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  1. Sequential organosolv fragmentation approach (SOFA) enhances the self-assembling process of high-quality lignin nanoparticles (LNPs) by tailoring the lignin chemistry in biorefineries.
  2. Cell wall recalcitrance is the major obstacle for plant biomass conversion to biofuels.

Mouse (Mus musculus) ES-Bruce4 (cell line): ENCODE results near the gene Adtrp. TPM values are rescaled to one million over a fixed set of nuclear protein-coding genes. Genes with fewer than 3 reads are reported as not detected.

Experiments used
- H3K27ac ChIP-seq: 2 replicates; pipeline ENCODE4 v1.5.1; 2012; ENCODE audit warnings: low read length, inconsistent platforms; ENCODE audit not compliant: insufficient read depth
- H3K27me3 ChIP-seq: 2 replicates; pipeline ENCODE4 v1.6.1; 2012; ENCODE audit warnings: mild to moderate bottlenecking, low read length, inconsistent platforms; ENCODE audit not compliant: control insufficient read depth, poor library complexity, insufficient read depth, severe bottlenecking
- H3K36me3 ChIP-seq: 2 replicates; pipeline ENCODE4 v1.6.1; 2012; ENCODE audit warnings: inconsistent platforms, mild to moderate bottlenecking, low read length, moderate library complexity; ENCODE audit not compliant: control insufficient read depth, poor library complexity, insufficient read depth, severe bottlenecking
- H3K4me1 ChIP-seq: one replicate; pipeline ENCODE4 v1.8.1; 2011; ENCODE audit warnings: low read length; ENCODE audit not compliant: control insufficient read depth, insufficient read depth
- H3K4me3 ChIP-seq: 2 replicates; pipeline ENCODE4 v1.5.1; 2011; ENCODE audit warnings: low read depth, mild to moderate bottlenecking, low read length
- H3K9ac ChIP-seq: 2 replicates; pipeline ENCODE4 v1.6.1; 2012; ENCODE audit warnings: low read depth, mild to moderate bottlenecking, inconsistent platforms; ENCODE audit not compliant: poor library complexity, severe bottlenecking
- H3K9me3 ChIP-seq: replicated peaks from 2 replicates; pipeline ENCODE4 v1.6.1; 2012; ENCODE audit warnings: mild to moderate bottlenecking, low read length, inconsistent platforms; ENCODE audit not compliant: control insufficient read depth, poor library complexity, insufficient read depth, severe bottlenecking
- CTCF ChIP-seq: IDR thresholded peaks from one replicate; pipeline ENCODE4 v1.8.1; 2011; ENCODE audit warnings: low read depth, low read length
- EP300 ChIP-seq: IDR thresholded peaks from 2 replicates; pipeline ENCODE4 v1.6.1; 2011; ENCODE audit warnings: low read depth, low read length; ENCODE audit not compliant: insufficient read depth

3. Sustainable biorefinery heavily depends on the generation of value-added products, particularly from lignin. Despite considerable efforts, the production of fungible lignin bioproducts is still hindered by the poor fractionation and low reactivity of lignin. To address these challenges, the sequential organosolv fragmentation approach (SOFA) using ethanol plus different-stage catalysts was explored to selectively dissolve lignin for producing multiple uniform lignin streams, and to tailor its chemistry and reactivity for fabricating lignin nanoparticles (LNPs) with desired quality features. In a biorefinery concept, the carbohydrate output is taken into consideration. SOFA significantly increased the glucose and xylose yields, suggesting an improved monomer-sugarmore » release. The fractionated lignin was used to fabricate LNPs via self-assembly. Although these LNPs were derived from the same substrate, they exhibited different properties. The effective diameter almost followed the order of stage 1, stage 3, and stage 2 in each SOFA, and the smallest effective diameter was approximately 130 nm from SOFA using ethanol plus sulfuric acid. The polydispersity index and zeta potential were less than 0.08 and –50 mV, respectively, suggesting good uniformity and stability of the LNPs. Lignin characterization results suggested that SOFA using ethanol plus sulfuric acid produced high-molecular-weight lignin, decreased S/G ratio, and β-O-4 and β–β linkage abundance, yet produced the condensed lignin and enhanced its hydrophobicity. More importantly, it exposed more phenolic OH groups and enhanced the stability of LNPs, likely due to the hydrogen bond networks. Together with enriched COOH groups, it promoted the formation of electrical double layers and increased the zeta potential of LNPs. In conclusion, by tailoring the lignin chemistry using SOFA to enhance the self-assembling process, high-quality LNPs of a spherical shape, small effective diameters, and good stability have been fabricated, which represents a sustainable means for upgrading the low-value lignin and thus contributes to the profitability of biorefineries.« less